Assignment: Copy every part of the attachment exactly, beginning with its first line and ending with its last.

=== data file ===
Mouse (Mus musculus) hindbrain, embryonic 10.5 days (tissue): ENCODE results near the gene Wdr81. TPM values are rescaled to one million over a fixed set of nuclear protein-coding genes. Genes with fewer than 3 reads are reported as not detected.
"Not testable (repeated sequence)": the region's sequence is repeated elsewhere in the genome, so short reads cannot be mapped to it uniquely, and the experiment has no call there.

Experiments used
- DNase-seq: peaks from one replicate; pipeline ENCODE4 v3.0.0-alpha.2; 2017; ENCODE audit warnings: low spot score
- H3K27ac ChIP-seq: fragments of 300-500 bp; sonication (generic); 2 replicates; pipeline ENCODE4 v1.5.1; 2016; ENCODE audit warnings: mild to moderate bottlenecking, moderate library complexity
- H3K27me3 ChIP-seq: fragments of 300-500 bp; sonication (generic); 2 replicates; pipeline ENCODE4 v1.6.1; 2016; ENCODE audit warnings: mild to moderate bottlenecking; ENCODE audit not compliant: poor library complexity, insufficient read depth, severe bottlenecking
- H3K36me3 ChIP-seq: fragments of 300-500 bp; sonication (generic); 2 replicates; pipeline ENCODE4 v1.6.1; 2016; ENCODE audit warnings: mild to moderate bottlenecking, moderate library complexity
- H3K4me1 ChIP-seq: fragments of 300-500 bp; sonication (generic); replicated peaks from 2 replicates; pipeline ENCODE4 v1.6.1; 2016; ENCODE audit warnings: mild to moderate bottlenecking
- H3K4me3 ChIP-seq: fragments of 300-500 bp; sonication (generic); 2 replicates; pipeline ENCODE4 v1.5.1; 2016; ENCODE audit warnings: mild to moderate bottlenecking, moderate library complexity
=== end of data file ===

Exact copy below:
Mouse (Mus musculus) hindbrain, embryonic 10.5 days (tissue): ENCODE results near the gene Wdr81. TPM values are rescaled to one million over a fixed set of nuclear protein-coding genes. Genes with fewer than 3 reads are reported as not detected.
"Not testable (repeated sequence)": the region's sequence is repeated elsewhere in the genome, so short reads cannot be mapped to it uniquely, and the experiment has no call there.

Experiments used
- DNase-seq: peaks from one replicate; pipeline ENCODE4 v3.0.0-alpha.2; 2017; ENCODE audit warnings: low spot score
- H3K27ac ChIP-seq: fragments of 300-500 bp; sonication (generic); 2 replicates; pipeline ENCODE4 v1.5.1; 2016; ENCODE audit warnings: mild to moderate bottlenecking, moderate library complexity
- H3K27me3 ChIP-seq: fragments of 300-500 bp; sonication (generic); 2 replicates; pipeline ENCODE4 v1.6.1; 2016; ENCODE audit warnings: mild to moderate bottlenecking; ENCODE audit not compliant: poor library complexity, insufficient read depth, severe bottlenecking
- H3K36me3 ChIP-seq: fragments of 300-500 bp; sonication (generic); 2 replicates; pipeline ENCODE4 v1.6.1; 2016; ENCODE audit warnings: mild to moderate bottlenecking, moderate library complexity
- H3K4me1 ChIP-seq: fragments of 300-500 bp; sonication (generic); replicated peaks from 2 replicates; pipeline ENCODE4 v1.6.1; 2016; ENCODE audit warnings: mild to moderate bottlenecking
- H3K4me3 ChIP-seq: fragments of 300-500 bp; sonication (generic); 2 replicates; pipeline ENCODE4 v1.5.1; 2016; ENCODE audit warnings: mild to moderate bottlenecking, moderate library complexity